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Could Fujitsu Pave the Way for Data Center Energy Ratings?

Guest Blog Post by Madoline Hatter

In November of 2013, Fujitsu claimed the first National Australian Built Environment Rating System award of four stars for its data center facility, the Noble Park Data Centre. The facility demonstrates how high demands of energy can be met with little impact on the environment. The four star rating indicates it is 20-percent more efficient over similar structures that rate at a three-star level. This allows Fujitsu to gain notoriety for developing a infrastructure that is conscientious about the surrounding community. This award becomes all the more salient when one considers the ongoing trend to migrate the commerce and leisure time onto the Internet and the devices that access it. 

The System

The NABERS method comprises of a six-star rating system for energy efficiency in Australia overseeing the environmental impact a particular build or structure has. The higher the rating, the less impact there is on the environment from the facility in question. This system examines various aspects of a location such as utility bills, water usage, waste management and the indoor quality of life. All of this data is entered into an easy to understand method of a rating from one through six.

Immense Data Requires Immense Power Requirements

The reason why this rating for data centers is so important is that data centres consume a significant portion of energy through their high cooling costs and continuous electrical usage. It is commonplace for servers, networking equipment, computers and other IT supported devices to consume a great deal of electricity for functionality. As data centers are focused on immense server and drive capacities, the amount of watts used to maintain a facility is nothing short of astounding. As Fujitsu has been awarded as a four-star facility, this is quite an accomplishment for a building type that thrives on power.

Keeping the Servers Cool

Some of the additions that help reduce the Noble Park Data Centre in Melbourne, is the "chilled cooling" system that relies on dissipating heat through water as opposed to electricity-draining air conditioning. The system cycles water to remove heat from affected areas to be recycled and cooled down before being pumped back into the area to absorb more heat.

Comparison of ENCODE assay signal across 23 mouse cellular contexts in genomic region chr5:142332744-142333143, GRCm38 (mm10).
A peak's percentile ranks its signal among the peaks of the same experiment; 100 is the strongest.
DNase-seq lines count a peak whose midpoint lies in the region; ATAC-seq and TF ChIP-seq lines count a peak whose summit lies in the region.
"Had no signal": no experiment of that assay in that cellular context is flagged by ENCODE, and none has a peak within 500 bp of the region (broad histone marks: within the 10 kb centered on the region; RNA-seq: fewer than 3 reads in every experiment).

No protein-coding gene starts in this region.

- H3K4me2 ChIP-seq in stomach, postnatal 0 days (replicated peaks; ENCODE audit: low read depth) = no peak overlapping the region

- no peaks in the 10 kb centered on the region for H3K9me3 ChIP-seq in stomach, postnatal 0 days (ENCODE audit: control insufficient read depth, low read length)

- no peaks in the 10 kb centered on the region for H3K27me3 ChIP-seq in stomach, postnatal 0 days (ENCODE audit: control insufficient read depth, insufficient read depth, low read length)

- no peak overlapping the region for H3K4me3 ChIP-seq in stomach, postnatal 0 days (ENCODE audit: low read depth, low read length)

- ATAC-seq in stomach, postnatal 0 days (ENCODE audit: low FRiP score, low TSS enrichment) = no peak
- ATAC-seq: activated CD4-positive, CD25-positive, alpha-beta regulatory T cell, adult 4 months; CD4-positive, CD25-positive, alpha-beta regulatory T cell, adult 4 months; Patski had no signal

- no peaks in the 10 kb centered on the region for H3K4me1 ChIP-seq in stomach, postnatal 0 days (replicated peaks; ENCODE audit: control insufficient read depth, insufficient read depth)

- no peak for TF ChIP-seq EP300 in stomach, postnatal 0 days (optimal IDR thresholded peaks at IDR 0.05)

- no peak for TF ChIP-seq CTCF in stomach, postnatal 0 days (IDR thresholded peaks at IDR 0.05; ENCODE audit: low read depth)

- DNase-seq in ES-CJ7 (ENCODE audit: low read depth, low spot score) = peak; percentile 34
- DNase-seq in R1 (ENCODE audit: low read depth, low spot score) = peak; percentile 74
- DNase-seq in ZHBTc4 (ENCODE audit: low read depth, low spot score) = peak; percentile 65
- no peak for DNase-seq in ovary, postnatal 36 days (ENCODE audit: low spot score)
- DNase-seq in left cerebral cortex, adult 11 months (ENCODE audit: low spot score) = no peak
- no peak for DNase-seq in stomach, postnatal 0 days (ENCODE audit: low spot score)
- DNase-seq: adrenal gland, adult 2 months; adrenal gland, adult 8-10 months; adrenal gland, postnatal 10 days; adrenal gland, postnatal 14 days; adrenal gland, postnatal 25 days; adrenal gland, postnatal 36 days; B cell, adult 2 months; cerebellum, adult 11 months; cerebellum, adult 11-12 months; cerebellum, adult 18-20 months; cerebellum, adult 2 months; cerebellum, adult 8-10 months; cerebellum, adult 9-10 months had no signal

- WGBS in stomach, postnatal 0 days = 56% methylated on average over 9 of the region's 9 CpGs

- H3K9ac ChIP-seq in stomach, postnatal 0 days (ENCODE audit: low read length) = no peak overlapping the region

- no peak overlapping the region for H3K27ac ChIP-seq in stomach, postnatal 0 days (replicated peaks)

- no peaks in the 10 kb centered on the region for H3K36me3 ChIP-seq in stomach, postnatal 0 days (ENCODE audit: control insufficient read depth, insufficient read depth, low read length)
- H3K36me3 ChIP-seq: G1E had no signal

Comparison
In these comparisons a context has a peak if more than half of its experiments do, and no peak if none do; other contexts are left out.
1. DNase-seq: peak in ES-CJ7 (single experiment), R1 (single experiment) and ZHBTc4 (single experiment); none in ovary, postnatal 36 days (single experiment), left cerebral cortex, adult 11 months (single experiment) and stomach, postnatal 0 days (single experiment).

Thermal Barrier Paint

Another aspect of the Fujitsu data center is the heat-reflective paint that coats the facility. This reflective paint acts as a thermal barrier in that it reflects heat rather than letting the facility absorb the sunlight. This barrier can reduce the temperature of an average home or facility by twenty degrees or more during the brightest of days. Reducing the internal temperature of a facility reduces the amount of energy that is needed in order to cool it down. 

The other side of that coin is the process in which the thermal barrier traps warm air into the building during the winter months. Thermal barrier paint additives redirect the heat back into the facility instead of allowing it to become absorbed by colder temperatures - thus reducing the need for heating during the winter. 

Clean Rating for a Dirty Locale

The Noble Park area is one of the most prominent producers of CO2 emissions in Victoria, let alone Australia as a whole. The grid relies on brown coal, which burns extremely dirty in comparison to other methods. Having a four-star facility within one of the "dirtiest" industrial areas sets the example to other developers.

Through innovative designs and implementation of available technologies, Fujitsu is pioneering a new way to construct data centers around the world. As sustainable methods continue to advance, Fujitsu is still pushing for the six-star rating as the company looks into other methods to become more sustainable. Implementing these practices can drive similar energy reductions in across Australia and throughout the world. Can this achievement spur interest in other facilities around the globe to do the same?


Author Byline:

This article is contributed by Madoline Hatter. Madoline is a freelance writer and blog junkie from You can reach her at: